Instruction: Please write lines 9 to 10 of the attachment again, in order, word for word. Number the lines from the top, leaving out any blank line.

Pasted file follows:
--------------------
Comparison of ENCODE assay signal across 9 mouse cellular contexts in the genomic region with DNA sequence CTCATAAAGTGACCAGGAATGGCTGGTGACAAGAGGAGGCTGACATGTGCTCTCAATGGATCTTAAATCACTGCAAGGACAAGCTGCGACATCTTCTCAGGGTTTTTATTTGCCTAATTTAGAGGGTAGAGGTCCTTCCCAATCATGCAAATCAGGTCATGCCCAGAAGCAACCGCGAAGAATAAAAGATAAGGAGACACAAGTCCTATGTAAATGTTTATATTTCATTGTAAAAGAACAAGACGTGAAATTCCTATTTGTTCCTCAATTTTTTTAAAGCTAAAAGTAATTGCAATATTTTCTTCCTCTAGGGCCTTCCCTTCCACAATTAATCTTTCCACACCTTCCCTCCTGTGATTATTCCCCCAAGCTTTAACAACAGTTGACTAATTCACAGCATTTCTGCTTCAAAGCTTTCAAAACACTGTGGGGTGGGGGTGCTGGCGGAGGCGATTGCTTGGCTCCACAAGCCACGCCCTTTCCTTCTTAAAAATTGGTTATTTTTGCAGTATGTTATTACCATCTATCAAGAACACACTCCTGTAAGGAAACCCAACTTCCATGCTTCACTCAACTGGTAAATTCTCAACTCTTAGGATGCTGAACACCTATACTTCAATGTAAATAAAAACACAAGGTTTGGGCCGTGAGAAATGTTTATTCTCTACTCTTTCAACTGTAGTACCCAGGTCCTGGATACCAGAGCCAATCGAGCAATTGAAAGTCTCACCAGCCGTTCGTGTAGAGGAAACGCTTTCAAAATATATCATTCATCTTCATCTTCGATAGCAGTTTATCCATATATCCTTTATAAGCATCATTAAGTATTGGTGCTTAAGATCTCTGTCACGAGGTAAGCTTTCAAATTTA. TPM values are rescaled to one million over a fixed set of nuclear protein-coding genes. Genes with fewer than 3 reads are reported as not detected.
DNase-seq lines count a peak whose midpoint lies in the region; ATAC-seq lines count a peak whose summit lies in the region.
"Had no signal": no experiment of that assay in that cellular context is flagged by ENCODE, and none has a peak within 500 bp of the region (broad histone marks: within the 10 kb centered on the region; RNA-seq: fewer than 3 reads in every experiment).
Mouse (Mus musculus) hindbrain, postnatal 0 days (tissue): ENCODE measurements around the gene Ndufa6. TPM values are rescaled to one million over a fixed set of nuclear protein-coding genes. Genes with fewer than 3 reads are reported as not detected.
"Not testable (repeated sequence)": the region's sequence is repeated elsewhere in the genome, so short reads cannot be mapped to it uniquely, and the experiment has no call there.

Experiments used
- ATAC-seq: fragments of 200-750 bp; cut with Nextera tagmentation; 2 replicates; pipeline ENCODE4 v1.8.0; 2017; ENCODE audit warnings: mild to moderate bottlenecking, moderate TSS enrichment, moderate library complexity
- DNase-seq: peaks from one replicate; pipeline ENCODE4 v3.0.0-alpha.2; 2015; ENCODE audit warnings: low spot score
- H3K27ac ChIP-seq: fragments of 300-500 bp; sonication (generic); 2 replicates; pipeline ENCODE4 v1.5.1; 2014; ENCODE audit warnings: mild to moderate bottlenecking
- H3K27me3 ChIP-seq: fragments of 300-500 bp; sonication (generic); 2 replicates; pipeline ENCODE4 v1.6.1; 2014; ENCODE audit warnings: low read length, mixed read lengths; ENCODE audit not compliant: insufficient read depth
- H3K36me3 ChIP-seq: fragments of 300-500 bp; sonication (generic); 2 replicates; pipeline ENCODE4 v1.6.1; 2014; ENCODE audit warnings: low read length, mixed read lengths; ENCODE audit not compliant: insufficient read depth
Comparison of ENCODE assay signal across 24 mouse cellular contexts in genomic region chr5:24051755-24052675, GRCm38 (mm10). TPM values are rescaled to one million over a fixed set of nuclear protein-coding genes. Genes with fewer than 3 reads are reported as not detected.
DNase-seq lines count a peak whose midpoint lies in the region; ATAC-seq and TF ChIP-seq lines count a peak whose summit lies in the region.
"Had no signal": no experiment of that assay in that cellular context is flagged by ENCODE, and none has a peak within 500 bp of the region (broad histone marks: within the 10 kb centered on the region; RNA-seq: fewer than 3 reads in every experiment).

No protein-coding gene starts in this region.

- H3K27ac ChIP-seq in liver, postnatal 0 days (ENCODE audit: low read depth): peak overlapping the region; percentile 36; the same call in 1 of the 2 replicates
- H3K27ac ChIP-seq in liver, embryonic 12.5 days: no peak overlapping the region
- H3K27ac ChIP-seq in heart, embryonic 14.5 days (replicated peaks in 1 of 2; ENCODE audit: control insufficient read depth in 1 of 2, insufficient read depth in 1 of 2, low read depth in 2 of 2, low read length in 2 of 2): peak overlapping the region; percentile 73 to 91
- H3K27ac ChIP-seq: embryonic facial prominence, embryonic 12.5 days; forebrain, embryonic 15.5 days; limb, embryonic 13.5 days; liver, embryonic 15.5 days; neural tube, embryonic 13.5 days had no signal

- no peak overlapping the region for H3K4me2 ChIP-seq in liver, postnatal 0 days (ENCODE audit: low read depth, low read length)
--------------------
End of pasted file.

- H3K27ac ChIP-seq: fragments of 300-500 bp; sonication (generic); 2 replicates; pipeline ENCODE4 v1.5.1; 2014; ENCODE audit warnings: mild to moderate bottlenecking
- H3K27me3 ChIP-seq: fragments of 300-500 bp; sonication (generic); 2 replicates; pipeline ENCODE4 v1.6.1; 2014; ENCODE audit warnings: low read length, mixed read lengths; ENCODE audit not compliant: insufficient read depth